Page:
- Research article
- Open Access
Modeling holo-ACP:DH and holo-ACP:KR complexes of modular polyketide synthases: a docking and molecular dynamics study
BMC Structural Biology volume 12, Article number: 10 (2012)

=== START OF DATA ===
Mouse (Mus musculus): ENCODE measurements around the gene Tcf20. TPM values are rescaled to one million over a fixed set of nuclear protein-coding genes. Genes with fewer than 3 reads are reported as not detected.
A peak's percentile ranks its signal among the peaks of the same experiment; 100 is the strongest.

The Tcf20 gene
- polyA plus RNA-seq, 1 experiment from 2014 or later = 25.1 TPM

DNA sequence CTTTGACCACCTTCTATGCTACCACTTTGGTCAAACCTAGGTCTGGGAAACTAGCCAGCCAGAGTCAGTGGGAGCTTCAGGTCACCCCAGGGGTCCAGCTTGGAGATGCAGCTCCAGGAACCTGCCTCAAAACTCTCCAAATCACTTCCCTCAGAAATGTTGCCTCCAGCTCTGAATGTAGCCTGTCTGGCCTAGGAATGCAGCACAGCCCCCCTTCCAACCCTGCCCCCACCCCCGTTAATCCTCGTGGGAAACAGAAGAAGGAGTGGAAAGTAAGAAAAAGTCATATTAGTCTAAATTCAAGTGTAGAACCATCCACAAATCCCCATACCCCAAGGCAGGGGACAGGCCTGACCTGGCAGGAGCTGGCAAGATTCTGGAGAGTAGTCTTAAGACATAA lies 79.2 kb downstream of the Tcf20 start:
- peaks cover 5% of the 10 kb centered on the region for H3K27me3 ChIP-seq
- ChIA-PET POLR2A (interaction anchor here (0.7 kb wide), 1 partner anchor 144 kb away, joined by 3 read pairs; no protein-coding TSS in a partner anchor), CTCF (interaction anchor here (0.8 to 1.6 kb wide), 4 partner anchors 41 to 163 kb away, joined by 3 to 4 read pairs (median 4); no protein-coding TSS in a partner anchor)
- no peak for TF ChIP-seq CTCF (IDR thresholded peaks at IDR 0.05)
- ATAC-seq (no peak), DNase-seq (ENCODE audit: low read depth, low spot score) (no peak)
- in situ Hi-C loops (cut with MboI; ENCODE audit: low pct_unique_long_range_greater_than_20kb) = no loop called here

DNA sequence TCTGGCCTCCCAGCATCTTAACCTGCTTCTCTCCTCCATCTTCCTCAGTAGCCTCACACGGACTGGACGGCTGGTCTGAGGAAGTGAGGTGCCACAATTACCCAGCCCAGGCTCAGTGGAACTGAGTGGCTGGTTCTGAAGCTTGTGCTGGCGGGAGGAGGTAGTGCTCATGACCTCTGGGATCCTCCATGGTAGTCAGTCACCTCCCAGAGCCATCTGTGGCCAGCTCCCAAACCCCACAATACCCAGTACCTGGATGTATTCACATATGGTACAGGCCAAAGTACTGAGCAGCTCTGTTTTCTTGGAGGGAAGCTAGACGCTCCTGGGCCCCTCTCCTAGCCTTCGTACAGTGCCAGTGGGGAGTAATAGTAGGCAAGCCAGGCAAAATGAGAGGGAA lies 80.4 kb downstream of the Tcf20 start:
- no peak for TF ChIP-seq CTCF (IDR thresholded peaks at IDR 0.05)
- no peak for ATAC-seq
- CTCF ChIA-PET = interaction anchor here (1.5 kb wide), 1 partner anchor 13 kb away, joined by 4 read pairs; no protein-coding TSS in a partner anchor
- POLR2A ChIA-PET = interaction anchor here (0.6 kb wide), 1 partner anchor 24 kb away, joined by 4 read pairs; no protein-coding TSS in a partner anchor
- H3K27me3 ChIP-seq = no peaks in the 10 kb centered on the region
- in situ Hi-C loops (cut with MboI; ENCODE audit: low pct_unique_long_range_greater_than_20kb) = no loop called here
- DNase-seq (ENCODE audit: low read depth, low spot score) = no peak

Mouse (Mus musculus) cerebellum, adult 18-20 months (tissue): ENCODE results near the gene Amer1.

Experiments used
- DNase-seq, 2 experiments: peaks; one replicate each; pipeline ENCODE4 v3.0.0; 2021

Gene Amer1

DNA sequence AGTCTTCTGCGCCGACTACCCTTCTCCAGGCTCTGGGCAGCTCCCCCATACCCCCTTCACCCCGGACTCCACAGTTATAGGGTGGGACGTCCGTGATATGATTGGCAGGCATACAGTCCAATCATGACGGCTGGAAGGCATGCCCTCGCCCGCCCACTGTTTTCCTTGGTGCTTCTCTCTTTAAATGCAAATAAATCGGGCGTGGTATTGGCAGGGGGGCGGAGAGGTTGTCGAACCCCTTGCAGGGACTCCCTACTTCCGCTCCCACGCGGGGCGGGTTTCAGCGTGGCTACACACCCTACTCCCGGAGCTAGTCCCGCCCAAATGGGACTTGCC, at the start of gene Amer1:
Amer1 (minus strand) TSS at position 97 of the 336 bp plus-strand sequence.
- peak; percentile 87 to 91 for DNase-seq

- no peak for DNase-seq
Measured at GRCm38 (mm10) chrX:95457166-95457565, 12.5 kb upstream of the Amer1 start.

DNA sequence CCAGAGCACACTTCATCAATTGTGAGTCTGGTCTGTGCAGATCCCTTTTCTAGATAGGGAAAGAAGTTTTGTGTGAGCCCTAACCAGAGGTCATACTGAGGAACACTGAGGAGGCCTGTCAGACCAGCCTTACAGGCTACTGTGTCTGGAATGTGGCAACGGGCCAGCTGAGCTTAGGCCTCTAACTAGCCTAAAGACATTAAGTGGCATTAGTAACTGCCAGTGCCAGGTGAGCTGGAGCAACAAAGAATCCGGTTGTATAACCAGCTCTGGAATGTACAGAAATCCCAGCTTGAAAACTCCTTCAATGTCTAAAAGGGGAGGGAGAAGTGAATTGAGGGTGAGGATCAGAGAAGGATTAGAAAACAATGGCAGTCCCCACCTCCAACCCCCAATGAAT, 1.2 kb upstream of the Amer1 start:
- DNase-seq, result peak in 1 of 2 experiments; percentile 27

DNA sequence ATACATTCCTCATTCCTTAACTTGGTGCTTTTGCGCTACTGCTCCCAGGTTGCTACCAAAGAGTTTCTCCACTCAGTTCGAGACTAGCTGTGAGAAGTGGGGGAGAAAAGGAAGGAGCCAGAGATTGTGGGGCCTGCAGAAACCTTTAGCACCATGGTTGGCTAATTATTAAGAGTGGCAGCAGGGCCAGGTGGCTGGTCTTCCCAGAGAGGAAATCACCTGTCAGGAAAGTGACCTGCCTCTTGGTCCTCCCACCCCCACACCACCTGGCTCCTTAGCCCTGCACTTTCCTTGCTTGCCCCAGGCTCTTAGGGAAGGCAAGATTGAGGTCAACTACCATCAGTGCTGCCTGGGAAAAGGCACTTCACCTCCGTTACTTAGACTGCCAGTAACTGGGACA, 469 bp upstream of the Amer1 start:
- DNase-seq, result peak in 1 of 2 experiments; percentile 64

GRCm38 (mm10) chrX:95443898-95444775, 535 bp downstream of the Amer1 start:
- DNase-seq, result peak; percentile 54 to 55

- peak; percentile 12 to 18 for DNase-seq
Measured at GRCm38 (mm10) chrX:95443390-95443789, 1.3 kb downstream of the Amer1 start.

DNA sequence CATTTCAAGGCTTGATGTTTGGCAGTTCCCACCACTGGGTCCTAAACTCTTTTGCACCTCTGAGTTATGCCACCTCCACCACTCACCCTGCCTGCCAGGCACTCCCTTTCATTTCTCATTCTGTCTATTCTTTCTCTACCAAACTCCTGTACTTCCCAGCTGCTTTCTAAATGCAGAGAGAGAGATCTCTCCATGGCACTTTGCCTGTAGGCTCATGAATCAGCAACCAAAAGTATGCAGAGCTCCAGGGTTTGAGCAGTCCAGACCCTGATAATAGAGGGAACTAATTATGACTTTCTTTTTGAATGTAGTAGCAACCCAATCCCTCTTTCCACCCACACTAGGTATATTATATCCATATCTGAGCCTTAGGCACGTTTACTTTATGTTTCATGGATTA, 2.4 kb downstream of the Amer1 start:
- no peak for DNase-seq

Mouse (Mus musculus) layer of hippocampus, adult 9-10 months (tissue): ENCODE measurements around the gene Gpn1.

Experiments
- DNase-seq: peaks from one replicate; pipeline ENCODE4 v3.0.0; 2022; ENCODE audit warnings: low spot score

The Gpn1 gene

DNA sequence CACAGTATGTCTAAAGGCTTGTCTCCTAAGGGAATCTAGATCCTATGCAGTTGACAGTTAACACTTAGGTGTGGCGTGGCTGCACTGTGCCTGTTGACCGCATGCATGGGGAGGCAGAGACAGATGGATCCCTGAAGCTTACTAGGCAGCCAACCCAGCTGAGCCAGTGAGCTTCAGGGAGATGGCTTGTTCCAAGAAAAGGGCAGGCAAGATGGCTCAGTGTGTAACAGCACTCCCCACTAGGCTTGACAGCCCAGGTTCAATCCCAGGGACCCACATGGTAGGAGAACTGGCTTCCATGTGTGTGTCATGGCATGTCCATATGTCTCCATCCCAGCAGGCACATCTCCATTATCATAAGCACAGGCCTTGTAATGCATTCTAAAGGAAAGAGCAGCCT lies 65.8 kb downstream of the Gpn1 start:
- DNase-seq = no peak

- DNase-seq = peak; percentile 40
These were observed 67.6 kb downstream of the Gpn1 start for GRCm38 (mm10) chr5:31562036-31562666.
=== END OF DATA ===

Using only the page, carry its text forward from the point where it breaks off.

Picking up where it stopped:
Modular polyketide synthases are multifunctional megasynthases which biosynthesize a variety of secondary metabolites using various combinations of dehydratase (DH), ketoreductase (KR) and enoyl-reductase (ER) domains. During the catalysis of various reductive steps these domains act on a substrate moiety which is covalently attached to the phosphopantetheine (P-pant) group of the holo-Acyl Carrier Protein (holo-ACP) domain, thus necessitating the formation of holo-ACP:DH and holo-ACP:KR complexes. Even though three dimensional structures are available for DH, KR and ACP domains, no structures are available for DH or KR domains in complex with ACP or substrate moieties. Since Ser of holo-ACP is covalently attached to a large phosphopantetheine group, obtaining complexes involving holo-ACP by standard protein-protein docking has been a difficult task.